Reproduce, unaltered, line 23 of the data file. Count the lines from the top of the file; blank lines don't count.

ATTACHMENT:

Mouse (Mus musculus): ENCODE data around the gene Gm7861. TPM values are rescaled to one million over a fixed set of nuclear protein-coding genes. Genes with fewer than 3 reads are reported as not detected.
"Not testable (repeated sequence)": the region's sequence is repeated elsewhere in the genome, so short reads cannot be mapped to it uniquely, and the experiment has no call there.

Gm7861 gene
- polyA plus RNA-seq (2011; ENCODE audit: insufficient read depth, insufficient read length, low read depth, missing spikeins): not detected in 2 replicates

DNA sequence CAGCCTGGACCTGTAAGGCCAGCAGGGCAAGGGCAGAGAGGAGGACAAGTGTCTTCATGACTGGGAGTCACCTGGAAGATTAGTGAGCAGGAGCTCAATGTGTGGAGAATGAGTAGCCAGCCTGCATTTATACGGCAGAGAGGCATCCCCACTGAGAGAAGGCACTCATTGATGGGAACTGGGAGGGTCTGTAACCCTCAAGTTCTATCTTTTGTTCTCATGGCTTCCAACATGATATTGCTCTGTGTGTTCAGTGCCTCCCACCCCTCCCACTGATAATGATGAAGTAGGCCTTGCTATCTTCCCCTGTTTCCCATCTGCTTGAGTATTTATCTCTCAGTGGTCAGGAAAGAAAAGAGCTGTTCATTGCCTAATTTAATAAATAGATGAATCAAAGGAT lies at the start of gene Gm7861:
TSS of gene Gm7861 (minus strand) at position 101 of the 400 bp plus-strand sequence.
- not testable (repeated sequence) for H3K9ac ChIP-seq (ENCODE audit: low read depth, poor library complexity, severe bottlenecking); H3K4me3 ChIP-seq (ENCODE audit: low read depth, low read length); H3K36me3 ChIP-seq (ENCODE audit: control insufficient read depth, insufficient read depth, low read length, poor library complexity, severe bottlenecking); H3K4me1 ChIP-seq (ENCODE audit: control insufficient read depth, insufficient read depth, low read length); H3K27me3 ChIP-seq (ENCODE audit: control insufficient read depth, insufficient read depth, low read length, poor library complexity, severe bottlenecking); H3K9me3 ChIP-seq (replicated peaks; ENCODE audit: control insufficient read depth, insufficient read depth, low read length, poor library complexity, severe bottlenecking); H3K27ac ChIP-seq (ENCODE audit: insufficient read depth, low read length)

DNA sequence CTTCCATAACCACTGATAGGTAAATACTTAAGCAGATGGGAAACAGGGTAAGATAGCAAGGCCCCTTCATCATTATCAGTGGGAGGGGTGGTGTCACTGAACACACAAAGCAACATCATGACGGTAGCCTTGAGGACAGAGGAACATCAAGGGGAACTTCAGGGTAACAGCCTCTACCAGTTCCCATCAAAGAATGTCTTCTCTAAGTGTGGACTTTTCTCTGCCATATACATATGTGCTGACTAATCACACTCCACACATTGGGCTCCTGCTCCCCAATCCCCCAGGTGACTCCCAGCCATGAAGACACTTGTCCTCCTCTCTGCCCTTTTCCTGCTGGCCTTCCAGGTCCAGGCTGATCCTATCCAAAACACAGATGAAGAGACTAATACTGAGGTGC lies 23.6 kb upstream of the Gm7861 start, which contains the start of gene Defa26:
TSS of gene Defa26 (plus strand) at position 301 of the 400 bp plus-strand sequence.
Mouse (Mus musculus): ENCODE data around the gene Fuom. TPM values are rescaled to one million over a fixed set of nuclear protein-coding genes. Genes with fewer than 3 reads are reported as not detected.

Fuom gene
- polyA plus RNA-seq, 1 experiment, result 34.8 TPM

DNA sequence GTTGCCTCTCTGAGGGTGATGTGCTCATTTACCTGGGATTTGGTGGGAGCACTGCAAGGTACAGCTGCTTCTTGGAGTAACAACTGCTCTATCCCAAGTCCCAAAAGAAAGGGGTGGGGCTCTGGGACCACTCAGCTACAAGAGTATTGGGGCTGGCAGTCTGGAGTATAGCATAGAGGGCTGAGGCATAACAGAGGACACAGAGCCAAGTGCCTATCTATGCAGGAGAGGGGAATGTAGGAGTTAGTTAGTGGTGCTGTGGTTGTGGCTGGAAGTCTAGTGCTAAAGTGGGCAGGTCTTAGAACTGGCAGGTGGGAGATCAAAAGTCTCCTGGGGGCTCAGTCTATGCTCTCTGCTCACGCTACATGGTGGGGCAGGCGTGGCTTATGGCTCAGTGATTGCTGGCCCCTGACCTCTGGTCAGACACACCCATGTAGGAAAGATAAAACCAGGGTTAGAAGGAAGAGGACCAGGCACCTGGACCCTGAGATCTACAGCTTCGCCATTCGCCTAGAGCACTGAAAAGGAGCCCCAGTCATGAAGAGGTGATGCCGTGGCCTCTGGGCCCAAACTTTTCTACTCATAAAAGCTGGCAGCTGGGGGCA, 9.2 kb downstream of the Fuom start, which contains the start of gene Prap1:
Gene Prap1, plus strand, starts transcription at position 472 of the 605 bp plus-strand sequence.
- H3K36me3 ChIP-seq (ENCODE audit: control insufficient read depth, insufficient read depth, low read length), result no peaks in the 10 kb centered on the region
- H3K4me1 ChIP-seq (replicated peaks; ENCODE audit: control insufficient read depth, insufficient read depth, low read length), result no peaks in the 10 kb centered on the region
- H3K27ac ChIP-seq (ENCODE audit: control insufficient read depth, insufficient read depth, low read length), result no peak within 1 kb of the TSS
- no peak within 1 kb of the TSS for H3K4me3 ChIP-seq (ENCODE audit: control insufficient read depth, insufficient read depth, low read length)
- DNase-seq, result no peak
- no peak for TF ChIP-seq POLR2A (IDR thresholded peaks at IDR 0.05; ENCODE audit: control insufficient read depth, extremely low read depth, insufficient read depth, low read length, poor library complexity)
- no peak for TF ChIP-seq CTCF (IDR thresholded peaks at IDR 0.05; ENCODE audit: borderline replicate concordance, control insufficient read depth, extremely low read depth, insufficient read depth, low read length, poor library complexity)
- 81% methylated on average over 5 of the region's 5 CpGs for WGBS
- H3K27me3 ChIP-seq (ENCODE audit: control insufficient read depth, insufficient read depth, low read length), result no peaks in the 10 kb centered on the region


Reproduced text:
- H3K27me3 ChIP-seq (ENCODE audit: control insufficient read depth, insufficient read depth, low read length), result no peaks in the 10 kb centered on the region